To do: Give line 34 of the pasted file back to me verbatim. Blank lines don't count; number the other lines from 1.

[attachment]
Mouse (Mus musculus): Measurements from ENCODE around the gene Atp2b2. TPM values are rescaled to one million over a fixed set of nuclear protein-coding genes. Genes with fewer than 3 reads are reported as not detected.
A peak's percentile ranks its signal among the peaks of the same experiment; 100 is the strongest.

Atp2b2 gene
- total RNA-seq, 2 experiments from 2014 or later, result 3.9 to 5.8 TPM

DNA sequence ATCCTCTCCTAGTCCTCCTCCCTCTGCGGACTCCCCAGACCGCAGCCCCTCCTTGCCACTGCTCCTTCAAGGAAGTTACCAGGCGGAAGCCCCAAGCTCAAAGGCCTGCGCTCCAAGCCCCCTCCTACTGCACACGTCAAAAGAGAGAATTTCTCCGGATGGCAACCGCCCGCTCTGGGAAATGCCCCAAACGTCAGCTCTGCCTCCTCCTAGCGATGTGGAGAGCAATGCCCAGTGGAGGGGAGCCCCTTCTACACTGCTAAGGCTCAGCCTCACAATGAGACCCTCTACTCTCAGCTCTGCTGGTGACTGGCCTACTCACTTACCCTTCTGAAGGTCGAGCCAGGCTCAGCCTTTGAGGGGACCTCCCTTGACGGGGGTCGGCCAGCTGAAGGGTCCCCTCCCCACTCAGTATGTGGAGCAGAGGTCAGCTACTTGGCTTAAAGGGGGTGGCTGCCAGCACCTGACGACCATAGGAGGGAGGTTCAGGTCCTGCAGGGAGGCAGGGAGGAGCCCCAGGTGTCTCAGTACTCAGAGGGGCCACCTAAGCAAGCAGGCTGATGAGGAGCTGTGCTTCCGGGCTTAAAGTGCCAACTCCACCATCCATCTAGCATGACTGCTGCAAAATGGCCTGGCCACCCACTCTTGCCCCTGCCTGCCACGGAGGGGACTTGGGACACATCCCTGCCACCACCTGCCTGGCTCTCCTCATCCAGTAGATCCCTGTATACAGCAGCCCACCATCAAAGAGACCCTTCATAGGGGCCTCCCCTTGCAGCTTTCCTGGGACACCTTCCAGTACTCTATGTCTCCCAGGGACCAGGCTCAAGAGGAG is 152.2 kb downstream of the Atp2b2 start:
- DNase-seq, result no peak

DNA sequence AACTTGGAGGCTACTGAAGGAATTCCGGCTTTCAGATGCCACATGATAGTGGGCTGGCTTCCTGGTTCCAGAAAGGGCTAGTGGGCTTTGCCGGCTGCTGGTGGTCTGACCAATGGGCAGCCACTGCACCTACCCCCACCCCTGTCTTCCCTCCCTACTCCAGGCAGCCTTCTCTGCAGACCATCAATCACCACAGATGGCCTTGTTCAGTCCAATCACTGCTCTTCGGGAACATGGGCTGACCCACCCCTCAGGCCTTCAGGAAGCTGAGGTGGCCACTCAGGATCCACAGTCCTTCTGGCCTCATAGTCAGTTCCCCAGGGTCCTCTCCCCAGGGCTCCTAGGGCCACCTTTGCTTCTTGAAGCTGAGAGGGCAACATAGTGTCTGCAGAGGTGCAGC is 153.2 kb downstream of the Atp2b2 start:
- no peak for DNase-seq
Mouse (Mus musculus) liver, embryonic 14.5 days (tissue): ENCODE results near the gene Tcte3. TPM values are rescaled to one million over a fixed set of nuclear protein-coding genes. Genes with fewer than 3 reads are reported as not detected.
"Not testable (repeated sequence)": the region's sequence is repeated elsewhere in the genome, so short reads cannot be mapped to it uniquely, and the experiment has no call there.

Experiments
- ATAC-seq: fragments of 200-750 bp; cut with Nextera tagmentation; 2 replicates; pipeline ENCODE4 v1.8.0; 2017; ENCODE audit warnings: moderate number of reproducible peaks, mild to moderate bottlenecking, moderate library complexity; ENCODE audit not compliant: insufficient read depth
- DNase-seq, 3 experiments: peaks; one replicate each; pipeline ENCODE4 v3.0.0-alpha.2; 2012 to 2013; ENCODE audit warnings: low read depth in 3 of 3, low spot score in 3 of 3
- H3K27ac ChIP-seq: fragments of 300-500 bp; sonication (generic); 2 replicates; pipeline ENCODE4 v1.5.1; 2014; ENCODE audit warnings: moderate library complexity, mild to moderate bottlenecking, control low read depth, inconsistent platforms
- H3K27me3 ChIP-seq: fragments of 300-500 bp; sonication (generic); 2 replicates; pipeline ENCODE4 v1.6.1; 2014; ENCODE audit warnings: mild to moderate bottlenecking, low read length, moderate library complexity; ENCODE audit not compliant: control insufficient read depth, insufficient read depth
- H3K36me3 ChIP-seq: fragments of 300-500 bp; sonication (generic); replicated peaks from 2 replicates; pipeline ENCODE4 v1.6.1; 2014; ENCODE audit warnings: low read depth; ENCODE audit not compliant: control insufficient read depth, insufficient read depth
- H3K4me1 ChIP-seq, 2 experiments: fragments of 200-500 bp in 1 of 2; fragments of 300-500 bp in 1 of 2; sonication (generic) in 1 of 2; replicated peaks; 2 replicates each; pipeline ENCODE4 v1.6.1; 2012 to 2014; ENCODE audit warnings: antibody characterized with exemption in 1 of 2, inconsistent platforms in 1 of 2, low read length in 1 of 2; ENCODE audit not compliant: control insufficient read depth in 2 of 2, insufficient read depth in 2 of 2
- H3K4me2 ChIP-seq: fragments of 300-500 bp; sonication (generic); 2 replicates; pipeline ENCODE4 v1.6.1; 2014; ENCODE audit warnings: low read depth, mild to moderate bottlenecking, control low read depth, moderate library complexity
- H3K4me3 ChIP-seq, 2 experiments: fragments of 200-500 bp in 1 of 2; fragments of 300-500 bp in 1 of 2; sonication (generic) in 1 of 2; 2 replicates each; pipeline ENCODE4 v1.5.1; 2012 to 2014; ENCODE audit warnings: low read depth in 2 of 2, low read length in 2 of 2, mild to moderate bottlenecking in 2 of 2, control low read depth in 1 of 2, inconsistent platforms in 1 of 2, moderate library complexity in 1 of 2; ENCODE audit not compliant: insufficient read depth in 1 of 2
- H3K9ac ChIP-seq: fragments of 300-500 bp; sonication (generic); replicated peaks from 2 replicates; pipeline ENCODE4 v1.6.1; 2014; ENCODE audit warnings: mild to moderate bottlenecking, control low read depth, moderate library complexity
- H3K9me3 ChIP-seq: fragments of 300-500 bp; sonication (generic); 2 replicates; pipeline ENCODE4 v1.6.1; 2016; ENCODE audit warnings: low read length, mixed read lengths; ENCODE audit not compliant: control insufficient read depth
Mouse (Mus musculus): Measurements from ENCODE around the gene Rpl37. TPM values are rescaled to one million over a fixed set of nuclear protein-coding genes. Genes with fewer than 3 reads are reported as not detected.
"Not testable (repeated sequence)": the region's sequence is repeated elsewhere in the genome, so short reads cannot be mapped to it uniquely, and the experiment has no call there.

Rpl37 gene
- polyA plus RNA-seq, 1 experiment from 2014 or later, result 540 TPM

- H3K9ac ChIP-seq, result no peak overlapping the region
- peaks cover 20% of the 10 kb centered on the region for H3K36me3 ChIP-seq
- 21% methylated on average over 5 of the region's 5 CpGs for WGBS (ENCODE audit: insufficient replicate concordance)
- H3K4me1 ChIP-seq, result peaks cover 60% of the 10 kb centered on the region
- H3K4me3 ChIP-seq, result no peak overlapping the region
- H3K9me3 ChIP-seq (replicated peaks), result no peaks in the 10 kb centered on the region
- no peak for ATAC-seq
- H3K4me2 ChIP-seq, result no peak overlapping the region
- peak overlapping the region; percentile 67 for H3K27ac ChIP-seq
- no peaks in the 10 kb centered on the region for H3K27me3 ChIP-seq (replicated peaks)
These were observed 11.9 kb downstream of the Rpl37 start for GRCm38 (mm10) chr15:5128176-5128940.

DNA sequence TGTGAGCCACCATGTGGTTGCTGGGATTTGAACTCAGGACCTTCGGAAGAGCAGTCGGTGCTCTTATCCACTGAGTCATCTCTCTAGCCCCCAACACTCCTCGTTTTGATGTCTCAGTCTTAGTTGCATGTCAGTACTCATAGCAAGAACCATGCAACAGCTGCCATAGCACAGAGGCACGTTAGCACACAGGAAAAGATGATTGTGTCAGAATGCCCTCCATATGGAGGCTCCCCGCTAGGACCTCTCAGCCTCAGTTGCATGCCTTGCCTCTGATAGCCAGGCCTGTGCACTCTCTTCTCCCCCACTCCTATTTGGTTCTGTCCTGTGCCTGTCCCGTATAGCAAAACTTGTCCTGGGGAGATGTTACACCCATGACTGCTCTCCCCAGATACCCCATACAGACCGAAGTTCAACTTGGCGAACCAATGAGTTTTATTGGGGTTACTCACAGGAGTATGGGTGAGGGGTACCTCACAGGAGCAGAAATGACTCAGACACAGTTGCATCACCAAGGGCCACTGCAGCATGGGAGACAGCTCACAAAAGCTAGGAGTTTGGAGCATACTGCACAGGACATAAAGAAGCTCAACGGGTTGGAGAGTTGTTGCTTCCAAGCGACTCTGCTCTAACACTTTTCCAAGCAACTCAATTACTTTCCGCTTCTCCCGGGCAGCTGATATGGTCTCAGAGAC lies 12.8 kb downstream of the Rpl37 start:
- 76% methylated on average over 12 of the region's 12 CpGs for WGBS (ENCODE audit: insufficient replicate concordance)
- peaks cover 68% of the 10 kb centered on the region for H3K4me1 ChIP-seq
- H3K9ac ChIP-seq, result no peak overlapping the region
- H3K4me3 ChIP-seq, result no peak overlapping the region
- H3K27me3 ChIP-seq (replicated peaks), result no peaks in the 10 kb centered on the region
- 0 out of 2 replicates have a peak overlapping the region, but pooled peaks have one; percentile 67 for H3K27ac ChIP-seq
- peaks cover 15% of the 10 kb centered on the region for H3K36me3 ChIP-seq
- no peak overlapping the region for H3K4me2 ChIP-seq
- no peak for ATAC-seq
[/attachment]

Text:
- peak overlapping the region; percentile 67 for H3K27ac ChIP-seq